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Default Re: Catechist Requirements

Quote:
Originally Posted by puzzleannie
the basic requirement for catechists is the same as for a godparent or confirmation sponsor - practicing Catholic adult, fully initiated, not under canonical penalty or otherwise disqualified, asked and willing to serve, living in conformity with Church teaching including laws on marriage. Each volunteer applicant is interviewed by me, fills out an application with references (parish) and release for criminal background check (diocese). We do check references.

No new volunteer is put in a classroom unless they have prior experience that checks out with their former parish. Our catechists teach in teams, so barring unforseen circumstances, each classroom has two adults plus a teen aide (usually confirmation candidate). After a year as an aide, a volunteer is encouraged to become a catechist. Volunteers not married in the Church, still working on their own confirmation etc. can be aides, but not full charge catechists. They are encouraged and assisted in taking care of such matters. Our catechists are highly qualified, orthodox and excellent teachers. Those that are not don't last long.

Catechists must commit to a new catechist orientation (3 hours), a lesson planning-resource workshop (3 hours), Protecting God's Children/Ethical Conduct training (diocese, 3 hours), planning meetings at the end of each year, and a monthly catechist formation session (2 hours). Topics this year will be Diocesan Convocation, Teaching Scripture to Children, 7 Secrets of a Successful Catechist, and What Every Catechist should Know (including update on new NDC).

Dioceses offers Echoes of Faith for basic catechist certification (32 hours) but our pastor does not think highly of it, although catechists are given info on these courses in neighboring parishes, and on other courses offered in the dioceses for Catholic School religion teachers, Lay Ministry Institute and others, which all count toward certification. Once my courses are approved, which is a formality, they also will count toward diocesan certification.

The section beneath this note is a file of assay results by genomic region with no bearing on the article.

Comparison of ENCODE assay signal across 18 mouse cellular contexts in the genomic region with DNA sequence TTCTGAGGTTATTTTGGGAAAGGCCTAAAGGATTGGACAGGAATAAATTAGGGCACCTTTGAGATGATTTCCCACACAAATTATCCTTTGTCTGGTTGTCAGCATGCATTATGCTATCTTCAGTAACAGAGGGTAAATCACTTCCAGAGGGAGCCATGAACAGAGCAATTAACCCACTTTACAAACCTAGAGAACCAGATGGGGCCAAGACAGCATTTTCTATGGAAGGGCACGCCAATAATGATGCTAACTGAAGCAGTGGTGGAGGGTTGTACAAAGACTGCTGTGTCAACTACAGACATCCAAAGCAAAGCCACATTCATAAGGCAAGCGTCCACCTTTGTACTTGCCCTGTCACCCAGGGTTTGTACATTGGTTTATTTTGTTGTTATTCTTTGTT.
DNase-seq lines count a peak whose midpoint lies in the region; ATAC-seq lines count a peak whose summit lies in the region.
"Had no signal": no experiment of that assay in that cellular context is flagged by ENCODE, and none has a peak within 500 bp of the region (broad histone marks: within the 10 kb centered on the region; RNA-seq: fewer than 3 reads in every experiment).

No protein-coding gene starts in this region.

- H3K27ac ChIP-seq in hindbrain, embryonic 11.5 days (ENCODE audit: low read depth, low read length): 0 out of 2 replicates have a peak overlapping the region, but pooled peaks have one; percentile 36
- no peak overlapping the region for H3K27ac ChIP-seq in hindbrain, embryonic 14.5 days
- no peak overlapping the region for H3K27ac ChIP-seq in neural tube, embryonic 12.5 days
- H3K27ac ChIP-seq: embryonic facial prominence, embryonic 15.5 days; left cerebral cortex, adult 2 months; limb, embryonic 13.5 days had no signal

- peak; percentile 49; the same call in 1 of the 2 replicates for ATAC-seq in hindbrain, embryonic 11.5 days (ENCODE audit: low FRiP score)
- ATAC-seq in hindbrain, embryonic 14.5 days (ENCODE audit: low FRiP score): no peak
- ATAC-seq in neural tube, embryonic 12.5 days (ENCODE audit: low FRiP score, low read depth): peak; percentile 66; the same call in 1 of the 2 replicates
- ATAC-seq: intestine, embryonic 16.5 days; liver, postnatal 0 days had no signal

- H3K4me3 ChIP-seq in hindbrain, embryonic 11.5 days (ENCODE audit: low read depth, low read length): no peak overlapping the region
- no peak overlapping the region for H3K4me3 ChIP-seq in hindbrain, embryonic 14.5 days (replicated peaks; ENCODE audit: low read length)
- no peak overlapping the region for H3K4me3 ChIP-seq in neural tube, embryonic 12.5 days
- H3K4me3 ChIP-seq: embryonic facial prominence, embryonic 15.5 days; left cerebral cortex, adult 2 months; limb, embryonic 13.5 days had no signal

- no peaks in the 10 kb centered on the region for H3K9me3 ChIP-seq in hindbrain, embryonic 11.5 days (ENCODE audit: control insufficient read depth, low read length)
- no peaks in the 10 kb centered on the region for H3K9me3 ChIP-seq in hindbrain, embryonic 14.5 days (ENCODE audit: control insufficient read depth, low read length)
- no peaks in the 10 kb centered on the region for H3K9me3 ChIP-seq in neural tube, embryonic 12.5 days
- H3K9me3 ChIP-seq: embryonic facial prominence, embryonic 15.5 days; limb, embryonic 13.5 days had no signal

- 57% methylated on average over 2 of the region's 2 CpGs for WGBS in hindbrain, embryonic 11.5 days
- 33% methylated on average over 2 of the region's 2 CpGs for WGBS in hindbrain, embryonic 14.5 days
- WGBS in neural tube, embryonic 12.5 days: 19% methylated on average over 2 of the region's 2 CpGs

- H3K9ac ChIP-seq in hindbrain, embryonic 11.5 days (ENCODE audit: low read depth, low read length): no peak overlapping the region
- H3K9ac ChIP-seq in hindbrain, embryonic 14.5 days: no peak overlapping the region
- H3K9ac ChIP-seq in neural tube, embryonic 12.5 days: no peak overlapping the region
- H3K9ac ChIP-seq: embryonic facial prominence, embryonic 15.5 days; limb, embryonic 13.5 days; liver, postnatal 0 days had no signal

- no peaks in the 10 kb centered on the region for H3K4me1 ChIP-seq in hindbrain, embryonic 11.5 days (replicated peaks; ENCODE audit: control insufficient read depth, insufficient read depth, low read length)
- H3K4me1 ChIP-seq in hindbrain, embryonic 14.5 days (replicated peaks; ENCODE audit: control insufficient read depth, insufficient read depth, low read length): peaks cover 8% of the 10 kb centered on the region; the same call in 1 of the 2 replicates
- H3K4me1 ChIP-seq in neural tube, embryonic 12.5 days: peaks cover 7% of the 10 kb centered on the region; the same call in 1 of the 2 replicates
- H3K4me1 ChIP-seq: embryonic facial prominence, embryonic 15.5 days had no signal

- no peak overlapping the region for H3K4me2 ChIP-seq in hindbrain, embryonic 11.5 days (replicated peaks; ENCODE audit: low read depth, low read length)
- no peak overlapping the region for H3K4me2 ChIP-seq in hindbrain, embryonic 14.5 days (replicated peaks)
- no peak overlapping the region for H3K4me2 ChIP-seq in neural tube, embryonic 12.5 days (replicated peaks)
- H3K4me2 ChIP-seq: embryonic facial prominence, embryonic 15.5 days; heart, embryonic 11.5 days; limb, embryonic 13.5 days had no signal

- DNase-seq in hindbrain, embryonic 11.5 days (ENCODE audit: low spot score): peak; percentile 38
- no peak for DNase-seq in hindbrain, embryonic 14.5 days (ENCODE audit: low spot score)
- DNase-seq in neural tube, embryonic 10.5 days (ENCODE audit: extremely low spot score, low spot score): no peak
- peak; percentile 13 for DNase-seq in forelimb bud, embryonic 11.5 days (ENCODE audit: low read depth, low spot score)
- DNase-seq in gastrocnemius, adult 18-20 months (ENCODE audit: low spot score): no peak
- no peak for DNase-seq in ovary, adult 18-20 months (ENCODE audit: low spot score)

I feed my catechists at every meeting (secret of my success, such as it is), host a party each year in my home or elsewhere off site, and bring in presenters for a catechist retreat in January.

I am not afraid to fire volunteers, and have done so. I do annual evaluations of each volunteer, keep good records, get them what they need to do their ministry, and observe them in the classroom. I don't play favorites, and try to treat everyone professionally. I am proud to say the parish shows appreciation for their work and dedication.
I think every parish needs to do what you do. Too many parishes, I believe, simply just let almost anyone become catechists which out much of a check at all.

My brother, who lives in Corpus Christi, TX, has told me that his diocese is about in implement strict rules on what has to be done before a person can become a catechist.
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  #11  
Old Sep 18, '05, 1:23 am
puzzleannie puzzleannie is offline
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Default Re: Catechist Requirements

Quote:
Originally Posted by Semper Fi
I think that the USCCB needs to have a set guideline up for Catechists and should make them all take at least a few classes. The information also needs to be taught from formal sources such as the Catechism of the Catholic Church or other documents which is verified by the USCCB. Had I been catechized properly, I would have not fell into Methodism during high school. We need to train our people better. Maybe we should think about having some sort of certification?
every diocese does have a certification program. There are national certification standards for DREs, youth ministers and catechists (as well as for Catholic school religion teachers), formulated by the various professional organizations such as NACM, under the direction of the bishops. The USCCB catalog has several books and resources on this topic. We don't need more standards and rules, we simply need to observe the standards and rules that already exist. The bishops also have guidelines for evaluating textbooks for conformity to the Catechism, and every diocese has a list of approved texts.

in most parishes catechists are volunteers. at the root of the problem, in my opinion, is the general attitude toward volunteers, that you accept anyone willing to work, that you don't hold volunteers to a standards as you do paid employees, and forgetting that the volunteer serves the ministry, rather than the ministry serving the volunteer. The other essential element missing in the way many parishes treat their volunteers--for any type of ministry including service to the liturgy--is spiritual formation.